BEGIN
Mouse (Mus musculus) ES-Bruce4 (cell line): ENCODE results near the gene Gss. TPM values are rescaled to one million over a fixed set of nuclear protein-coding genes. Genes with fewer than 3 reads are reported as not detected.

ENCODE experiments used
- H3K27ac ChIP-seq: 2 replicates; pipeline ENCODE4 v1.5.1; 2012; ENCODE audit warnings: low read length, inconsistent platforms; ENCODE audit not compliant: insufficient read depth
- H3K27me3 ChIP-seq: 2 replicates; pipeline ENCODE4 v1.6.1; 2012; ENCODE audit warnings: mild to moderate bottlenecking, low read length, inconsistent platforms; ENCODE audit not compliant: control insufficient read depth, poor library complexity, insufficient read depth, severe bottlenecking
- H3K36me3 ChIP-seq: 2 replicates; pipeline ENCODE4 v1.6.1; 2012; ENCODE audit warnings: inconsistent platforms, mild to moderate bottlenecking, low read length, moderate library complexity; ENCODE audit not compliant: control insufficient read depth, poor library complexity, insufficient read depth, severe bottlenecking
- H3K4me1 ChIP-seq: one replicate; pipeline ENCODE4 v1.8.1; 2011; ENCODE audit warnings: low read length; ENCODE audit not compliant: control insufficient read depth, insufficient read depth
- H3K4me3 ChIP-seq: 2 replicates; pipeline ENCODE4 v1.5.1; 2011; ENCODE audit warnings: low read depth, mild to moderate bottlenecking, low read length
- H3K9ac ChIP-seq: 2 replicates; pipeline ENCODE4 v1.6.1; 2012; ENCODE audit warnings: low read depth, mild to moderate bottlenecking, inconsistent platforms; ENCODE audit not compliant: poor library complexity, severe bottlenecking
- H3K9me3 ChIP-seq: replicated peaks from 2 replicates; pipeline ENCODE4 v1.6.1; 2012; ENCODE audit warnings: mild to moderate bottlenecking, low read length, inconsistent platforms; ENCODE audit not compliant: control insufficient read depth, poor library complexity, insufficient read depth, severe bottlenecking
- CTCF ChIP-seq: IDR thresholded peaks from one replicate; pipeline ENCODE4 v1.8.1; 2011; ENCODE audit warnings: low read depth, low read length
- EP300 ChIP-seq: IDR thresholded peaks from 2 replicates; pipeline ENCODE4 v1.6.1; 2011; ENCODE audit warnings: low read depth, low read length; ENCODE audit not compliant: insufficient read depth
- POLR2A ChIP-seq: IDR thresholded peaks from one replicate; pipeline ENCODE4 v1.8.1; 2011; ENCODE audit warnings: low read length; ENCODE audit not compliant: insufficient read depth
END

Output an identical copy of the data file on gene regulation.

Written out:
Mouse (Mus musculus) ES-Bruce4 (cell line): ENCODE results near the gene Gss. TPM values are rescaled to one million over a fixed set of nuclear protein-coding genes. Genes with fewer than 3 reads are reported as not detected.

ENCODE experiments used
- H3K27ac ChIP-seq: 2 replicates; pipeline ENCODE4 v1.5.1; 2012; ENCODE audit warnings: low read length, inconsistent platforms; ENCODE audit not compliant: insufficient read depth
- H3K27me3 ChIP-seq: 2 replicates; pipeline ENCODE4 v1.6.1; 2012; ENCODE audit warnings: mild to moderate bottlenecking, low read length, inconsistent platforms; ENCODE audit not compliant: control insufficient read depth, poor library complexity, insufficient read depth, severe bottlenecking
- H3K36me3 ChIP-seq: 2 replicates; pipeline ENCODE4 v1.6.1; 2012; ENCODE audit warnings: inconsistent platforms, mild to moderate bottlenecking, low read length, moderate library complexity; ENCODE audit not compliant: control insufficient read depth, poor library complexity, insufficient read depth, severe bottlenecking
- H3K4me1 ChIP-seq: one replicate; pipeline ENCODE4 v1.8.1; 2011; ENCODE audit warnings: low read length; ENCODE audit not compliant: control insufficient read depth, insufficient read depth
- H3K4me3 ChIP-seq: 2 replicates; pipeline ENCODE4 v1.5.1; 2011; ENCODE audit warnings: low read depth, mild to moderate bottlenecking, low read length
- H3K9ac ChIP-seq: 2 replicates; pipeline ENCODE4 v1.6.1; 2012; ENCODE audit warnings: low read depth, mild to moderate bottlenecking, inconsistent platforms; ENCODE audit not compliant: poor library complexity, severe bottlenecking
- H3K9me3 ChIP-seq: replicated peaks from 2 replicates; pipeline ENCODE4 v1.6.1; 2012; ENCODE audit warnings: mild to moderate bottlenecking, low read length, inconsistent platforms; ENCODE audit not compliant: control insufficient read depth, poor library complexity, insufficient read depth, severe bottlenecking
- CTCF ChIP-seq: IDR thresholded peaks from one replicate; pipeline ENCODE4 v1.8.1; 2011; ENCODE audit warnings: low read depth, low read length
- EP300 ChIP-seq: IDR thresholded peaks from 2 replicates; pipeline ENCODE4 v1.6.1; 2011; ENCODE audit warnings: low read depth, low read length; ENCODE audit not compliant: insufficient read depth
- POLR2A ChIP-seq: IDR thresholded peaks from one replicate; pipeline ENCODE4 v1.8.1; 2011; ENCODE audit warnings: low read length; ENCODE audit not compliant: insufficient read depth